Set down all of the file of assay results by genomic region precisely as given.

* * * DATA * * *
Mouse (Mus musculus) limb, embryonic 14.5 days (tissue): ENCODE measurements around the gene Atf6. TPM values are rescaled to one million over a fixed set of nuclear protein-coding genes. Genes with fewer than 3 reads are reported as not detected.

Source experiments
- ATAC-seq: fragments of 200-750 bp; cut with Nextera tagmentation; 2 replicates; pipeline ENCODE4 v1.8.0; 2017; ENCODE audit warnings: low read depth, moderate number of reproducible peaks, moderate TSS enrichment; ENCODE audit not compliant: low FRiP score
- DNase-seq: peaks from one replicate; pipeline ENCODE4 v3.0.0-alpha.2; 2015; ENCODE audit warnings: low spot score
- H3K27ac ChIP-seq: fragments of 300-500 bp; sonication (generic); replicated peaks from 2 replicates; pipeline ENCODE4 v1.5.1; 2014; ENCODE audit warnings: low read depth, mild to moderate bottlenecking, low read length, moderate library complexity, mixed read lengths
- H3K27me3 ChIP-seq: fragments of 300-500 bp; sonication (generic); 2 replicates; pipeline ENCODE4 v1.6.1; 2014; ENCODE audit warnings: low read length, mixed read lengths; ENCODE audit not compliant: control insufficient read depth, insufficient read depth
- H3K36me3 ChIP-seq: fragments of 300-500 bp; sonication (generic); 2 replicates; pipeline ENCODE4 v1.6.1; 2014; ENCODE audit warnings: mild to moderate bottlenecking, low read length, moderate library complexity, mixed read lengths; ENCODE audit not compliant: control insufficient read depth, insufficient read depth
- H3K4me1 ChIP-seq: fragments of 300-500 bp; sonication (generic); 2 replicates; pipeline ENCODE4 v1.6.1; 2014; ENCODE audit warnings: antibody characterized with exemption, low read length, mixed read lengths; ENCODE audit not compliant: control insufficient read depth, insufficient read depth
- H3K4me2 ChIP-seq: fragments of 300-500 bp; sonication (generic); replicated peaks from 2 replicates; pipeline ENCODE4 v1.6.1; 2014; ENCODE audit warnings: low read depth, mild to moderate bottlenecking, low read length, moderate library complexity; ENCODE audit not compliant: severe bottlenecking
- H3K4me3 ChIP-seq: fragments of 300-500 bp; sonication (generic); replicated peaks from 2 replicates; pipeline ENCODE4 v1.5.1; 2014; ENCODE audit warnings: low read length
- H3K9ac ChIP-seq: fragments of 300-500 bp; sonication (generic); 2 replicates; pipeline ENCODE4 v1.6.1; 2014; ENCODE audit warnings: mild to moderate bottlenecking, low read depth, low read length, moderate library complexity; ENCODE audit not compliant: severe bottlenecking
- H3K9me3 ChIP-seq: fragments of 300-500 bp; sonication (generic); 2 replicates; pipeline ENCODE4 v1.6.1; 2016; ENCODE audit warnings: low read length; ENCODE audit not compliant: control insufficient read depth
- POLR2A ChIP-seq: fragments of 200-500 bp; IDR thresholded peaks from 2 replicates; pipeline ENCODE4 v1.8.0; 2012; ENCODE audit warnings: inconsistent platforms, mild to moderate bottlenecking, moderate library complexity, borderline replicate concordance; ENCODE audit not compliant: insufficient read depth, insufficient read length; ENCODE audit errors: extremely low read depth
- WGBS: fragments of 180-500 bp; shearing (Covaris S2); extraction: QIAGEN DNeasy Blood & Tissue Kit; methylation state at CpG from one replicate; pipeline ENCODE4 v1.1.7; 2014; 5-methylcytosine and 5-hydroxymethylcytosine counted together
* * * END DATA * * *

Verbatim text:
Mouse (Mus musculus) limb, embryonic 14.5 days (tissue): ENCODE measurements around the gene Atf6. TPM values are rescaled to one million over a fixed set of nuclear protein-coding genes. Genes with fewer than 3 reads are reported as not detected.

Source experiments
- ATAC-seq: fragments of 200-750 bp; cut with Nextera tagmentation; 2 replicates; pipeline ENCODE4 v1.8.0; 2017; ENCODE audit warnings: low read depth, moderate number of reproducible peaks, moderate TSS enrichment; ENCODE audit not compliant: low FRiP score
- DNase-seq: peaks from one replicate; pipeline ENCODE4 v3.0.0-alpha.2; 2015; ENCODE audit warnings: low spot score
- H3K27ac ChIP-seq: fragments of 300-500 bp; sonication (generic); replicated peaks from 2 replicates; pipeline ENCODE4 v1.5.1; 2014; ENCODE audit warnings: low read depth, mild to moderate bottlenecking, low read length, moderate library complexity, mixed read lengths
- H3K27me3 ChIP-seq: fragments of 300-500 bp; sonication (generic); 2 replicates; pipeline ENCODE4 v1.6.1; 2014; ENCODE audit warnings: low read length, mixed read lengths; ENCODE audit not compliant: control insufficient read depth, insufficient read depth
- H3K36me3 ChIP-seq: fragments of 300-500 bp; sonication (generic); 2 replicates; pipeline ENCODE4 v1.6.1; 2014; ENCODE audit warnings: mild to moderate bottlenecking, low read length, moderate library complexity, mixed read lengths; ENCODE audit not compliant: control insufficient read depth, insufficient read depth
- H3K4me1 ChIP-seq: fragments of 300-500 bp; sonication (generic); 2 replicates; pipeline ENCODE4 v1.6.1; 2014; ENCODE audit warnings: antibody characterized with exemption, low read length, mixed read lengths; ENCODE audit not compliant: control insufficient read depth, insufficient read depth
- H3K4me2 ChIP-seq: fragments of 300-500 bp; sonication (generic); replicated peaks from 2 replicates; pipeline ENCODE4 v1.6.1; 2014; ENCODE audit warnings: low read depth, mild to moderate bottlenecking, low read length, moderate library complexity; ENCODE audit not compliant: severe bottlenecking
- H3K4me3 ChIP-seq: fragments of 300-500 bp; sonication (generic); replicated peaks from 2 replicates; pipeline ENCODE4 v1.5.1; 2014; ENCODE audit warnings: low read length
- H3K9ac ChIP-seq: fragments of 300-500 bp; sonication (generic); 2 replicates; pipeline ENCODE4 v1.6.1; 2014; ENCODE audit warnings: mild to moderate bottlenecking, low read depth, low read length, moderate library complexity; ENCODE audit not compliant: severe bottlenecking
- H3K9me3 ChIP-seq: fragments of 300-500 bp; sonication (generic); 2 replicates; pipeline ENCODE4 v1.6.1; 2016; ENCODE audit warnings: low read length; ENCODE audit not compliant: control insufficient read depth
- POLR2A ChIP-seq: fragments of 200-500 bp; IDR thresholded peaks from 2 replicates; pipeline ENCODE4 v1.8.0; 2012; ENCODE audit warnings: inconsistent platforms, mild to moderate bottlenecking, moderate library complexity, borderline replicate concordance; ENCODE audit not compliant: insufficient read depth, insufficient read length; ENCODE audit errors: extremely low read depth
- WGBS: fragments of 180-500 bp; shearing (Covaris S2); extraction: QIAGEN DNeasy Blood & Tissue Kit; methylation state at CpG from one replicate; pipeline ENCODE4 v1.1.7; 2014; 5-methylcytosine and 5-hydroxymethylcytosine counted together